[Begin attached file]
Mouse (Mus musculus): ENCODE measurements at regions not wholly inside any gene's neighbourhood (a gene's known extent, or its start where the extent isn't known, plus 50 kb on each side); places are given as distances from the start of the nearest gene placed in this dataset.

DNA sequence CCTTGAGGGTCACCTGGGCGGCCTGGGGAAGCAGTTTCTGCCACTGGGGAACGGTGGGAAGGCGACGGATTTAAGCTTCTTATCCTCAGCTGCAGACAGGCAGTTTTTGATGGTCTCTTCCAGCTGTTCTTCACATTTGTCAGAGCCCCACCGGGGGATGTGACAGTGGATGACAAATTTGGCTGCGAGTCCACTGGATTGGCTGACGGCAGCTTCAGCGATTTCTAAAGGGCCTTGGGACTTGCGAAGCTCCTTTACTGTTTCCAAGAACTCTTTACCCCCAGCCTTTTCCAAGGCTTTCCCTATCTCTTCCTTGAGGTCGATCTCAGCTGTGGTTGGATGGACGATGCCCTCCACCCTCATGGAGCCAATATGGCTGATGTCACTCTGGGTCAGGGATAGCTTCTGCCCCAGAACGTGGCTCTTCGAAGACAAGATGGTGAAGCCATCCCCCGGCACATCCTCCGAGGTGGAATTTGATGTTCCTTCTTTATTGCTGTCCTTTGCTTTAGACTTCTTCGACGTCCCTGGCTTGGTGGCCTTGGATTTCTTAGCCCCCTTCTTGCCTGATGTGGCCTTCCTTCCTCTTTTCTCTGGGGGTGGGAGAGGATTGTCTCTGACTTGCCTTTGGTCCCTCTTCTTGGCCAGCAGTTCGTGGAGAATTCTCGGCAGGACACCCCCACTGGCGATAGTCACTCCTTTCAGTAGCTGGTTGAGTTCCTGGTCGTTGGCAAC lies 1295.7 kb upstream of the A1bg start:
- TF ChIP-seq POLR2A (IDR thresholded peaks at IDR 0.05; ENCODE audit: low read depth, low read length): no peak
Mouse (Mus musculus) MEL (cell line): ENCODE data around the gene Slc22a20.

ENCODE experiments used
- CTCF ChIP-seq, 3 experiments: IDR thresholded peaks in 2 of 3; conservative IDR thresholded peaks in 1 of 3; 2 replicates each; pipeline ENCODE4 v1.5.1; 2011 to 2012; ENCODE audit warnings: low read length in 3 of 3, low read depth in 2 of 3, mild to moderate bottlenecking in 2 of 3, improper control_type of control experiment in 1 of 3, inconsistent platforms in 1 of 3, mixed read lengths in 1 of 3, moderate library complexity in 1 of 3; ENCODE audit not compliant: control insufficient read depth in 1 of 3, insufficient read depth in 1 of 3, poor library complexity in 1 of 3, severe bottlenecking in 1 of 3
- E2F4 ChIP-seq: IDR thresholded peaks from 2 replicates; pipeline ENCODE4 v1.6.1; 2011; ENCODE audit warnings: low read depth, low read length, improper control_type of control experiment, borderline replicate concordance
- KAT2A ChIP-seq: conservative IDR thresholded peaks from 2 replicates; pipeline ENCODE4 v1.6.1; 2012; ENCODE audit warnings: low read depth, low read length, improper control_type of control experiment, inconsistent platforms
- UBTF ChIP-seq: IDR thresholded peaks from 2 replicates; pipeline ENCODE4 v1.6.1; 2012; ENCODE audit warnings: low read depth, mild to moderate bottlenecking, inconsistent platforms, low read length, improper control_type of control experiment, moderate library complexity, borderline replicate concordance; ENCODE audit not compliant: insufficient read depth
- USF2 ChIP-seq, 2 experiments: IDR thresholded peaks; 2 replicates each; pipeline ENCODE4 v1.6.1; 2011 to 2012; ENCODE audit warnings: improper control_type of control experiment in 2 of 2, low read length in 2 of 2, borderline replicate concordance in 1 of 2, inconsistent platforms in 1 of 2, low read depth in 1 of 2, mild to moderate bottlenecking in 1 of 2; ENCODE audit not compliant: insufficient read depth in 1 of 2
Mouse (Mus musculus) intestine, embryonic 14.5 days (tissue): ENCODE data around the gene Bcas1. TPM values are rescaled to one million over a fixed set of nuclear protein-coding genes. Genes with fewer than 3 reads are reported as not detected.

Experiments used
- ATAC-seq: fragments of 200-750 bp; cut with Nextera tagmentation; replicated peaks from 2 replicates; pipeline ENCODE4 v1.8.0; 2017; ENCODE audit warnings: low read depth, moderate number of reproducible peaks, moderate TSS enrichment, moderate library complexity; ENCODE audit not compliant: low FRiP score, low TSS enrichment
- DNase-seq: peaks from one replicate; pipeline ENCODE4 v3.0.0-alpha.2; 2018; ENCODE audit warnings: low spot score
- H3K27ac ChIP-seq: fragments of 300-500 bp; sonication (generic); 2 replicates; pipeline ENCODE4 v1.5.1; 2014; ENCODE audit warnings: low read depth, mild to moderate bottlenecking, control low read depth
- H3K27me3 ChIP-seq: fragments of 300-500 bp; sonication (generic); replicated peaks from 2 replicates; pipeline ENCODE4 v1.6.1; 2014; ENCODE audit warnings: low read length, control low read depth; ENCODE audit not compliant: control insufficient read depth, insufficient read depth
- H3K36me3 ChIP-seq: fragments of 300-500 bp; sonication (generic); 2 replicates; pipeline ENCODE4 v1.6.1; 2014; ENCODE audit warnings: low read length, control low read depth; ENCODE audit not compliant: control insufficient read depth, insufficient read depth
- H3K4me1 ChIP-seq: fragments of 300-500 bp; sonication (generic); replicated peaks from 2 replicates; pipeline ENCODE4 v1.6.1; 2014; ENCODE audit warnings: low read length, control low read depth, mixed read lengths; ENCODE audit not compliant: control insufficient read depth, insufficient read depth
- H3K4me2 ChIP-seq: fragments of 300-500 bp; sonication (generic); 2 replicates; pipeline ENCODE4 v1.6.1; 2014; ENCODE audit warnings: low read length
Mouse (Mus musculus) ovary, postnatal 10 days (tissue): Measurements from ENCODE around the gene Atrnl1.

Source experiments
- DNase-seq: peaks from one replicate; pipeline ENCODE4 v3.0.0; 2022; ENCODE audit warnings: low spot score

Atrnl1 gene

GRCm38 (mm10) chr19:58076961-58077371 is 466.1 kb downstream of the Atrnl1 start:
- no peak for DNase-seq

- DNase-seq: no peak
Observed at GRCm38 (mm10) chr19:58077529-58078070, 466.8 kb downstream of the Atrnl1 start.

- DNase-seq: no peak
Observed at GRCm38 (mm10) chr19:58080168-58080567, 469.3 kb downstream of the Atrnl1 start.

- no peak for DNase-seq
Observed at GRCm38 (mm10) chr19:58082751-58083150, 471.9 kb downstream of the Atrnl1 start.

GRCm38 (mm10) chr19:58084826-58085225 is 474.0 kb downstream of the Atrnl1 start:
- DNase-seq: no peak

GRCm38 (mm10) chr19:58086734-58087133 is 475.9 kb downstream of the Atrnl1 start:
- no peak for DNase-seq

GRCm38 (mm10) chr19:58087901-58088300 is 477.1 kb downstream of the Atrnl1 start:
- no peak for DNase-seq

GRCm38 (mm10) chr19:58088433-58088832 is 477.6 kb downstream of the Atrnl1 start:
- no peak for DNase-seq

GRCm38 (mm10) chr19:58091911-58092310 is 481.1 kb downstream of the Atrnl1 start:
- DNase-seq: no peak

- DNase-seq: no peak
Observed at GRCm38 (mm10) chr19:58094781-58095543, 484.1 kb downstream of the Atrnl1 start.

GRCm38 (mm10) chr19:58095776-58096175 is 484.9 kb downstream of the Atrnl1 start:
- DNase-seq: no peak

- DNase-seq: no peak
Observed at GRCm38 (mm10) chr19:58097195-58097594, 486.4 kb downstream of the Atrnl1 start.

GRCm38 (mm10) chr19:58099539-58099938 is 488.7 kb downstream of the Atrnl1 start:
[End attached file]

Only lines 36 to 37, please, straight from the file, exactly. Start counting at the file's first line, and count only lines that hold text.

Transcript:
GRCm38 (mm10) chr19:58087901-58088300 is 477.1 kb downstream of the Atrnl1 start:
- no peak for DNase-seq